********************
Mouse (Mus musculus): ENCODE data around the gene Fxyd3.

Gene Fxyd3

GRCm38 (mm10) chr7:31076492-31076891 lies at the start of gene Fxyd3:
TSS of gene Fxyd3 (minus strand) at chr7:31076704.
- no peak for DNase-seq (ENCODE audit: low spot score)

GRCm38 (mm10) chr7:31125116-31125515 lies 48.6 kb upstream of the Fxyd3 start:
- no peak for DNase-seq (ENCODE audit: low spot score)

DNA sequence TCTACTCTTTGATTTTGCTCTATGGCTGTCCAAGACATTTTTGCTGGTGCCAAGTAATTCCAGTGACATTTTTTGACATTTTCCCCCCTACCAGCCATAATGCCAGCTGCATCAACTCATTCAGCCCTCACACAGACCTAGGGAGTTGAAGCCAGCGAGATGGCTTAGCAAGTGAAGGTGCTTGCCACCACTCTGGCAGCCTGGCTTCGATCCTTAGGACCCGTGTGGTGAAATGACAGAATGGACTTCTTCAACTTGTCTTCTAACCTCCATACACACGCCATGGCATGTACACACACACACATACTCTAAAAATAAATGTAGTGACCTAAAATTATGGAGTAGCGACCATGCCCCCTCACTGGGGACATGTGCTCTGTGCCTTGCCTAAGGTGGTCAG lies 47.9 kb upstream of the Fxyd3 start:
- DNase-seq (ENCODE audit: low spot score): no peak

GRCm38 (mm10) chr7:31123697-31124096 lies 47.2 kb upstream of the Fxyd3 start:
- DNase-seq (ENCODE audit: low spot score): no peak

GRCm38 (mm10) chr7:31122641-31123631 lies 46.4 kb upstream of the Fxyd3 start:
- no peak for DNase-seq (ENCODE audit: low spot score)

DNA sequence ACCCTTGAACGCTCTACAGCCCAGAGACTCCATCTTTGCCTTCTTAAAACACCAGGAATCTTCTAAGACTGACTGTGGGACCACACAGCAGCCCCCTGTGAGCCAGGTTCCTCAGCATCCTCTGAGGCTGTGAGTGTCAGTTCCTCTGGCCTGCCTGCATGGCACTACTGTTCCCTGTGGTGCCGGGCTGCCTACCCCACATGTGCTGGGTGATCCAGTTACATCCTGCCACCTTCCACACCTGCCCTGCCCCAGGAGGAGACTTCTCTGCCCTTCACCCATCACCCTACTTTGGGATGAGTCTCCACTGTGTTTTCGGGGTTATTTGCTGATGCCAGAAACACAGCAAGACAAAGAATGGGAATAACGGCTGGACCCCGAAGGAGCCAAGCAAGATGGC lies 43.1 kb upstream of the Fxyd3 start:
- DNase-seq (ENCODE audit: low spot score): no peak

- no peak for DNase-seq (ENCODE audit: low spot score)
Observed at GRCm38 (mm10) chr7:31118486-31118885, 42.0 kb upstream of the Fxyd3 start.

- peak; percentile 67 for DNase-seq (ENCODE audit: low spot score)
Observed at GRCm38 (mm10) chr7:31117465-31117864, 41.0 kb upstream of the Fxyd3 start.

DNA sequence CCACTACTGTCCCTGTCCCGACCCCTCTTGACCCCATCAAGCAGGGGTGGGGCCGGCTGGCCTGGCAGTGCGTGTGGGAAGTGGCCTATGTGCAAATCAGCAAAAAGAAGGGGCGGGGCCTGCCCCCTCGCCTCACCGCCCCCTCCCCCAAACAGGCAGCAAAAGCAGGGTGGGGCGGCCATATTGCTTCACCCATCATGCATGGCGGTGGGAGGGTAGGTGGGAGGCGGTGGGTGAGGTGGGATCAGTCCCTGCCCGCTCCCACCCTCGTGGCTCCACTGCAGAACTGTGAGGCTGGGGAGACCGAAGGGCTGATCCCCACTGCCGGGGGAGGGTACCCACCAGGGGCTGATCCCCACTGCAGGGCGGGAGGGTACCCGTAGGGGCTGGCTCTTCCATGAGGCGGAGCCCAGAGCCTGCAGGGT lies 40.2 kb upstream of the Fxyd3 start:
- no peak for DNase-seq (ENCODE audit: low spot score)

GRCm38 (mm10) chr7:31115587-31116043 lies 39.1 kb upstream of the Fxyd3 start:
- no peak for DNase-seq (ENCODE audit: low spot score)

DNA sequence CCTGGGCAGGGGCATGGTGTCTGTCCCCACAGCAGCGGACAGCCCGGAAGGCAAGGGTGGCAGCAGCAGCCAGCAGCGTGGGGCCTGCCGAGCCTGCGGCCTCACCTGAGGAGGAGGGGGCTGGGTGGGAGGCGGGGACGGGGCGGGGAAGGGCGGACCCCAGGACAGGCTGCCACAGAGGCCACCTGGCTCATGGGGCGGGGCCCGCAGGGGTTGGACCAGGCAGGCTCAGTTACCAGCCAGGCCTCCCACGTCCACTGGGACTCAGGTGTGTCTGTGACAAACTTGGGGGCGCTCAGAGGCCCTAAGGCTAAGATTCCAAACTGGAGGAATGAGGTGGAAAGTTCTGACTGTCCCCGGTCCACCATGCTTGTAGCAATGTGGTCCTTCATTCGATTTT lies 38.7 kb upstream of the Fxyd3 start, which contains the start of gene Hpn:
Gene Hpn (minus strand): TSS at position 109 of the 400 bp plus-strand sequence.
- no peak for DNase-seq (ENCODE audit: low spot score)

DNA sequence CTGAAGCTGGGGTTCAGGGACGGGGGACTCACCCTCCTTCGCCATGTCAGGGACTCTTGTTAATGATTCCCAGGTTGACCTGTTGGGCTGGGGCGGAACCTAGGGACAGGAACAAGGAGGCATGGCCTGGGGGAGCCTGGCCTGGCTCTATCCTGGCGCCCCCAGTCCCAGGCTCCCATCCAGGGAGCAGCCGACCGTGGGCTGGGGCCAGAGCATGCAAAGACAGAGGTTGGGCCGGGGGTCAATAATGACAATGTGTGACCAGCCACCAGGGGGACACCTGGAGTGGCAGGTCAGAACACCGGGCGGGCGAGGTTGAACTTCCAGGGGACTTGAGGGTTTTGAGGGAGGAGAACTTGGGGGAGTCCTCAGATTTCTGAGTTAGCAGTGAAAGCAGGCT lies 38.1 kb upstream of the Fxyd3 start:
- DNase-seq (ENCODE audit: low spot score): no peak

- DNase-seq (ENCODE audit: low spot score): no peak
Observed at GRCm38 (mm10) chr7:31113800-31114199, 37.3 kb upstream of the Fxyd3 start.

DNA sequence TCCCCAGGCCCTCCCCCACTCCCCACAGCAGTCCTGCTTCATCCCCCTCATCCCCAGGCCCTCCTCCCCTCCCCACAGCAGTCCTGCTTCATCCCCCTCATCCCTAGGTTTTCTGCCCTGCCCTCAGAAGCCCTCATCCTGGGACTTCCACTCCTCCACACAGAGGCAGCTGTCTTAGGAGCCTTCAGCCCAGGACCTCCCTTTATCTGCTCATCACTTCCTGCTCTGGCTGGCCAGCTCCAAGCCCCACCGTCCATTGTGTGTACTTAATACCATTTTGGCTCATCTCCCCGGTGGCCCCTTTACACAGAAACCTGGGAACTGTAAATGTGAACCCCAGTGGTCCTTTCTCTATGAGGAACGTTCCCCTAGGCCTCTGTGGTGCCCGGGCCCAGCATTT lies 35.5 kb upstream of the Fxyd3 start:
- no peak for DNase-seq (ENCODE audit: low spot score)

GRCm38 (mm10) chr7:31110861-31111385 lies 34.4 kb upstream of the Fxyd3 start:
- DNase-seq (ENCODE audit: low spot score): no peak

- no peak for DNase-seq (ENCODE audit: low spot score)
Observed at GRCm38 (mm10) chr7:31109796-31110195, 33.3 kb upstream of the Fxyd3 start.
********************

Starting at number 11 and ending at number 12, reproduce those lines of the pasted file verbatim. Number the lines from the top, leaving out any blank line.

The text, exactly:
- DNase-seq (ENCODE audit: low spot score): no peak

GRCm38 (mm10) chr7:31122641-31123631 lies 46.4 kb upstream of the Fxyd3 start: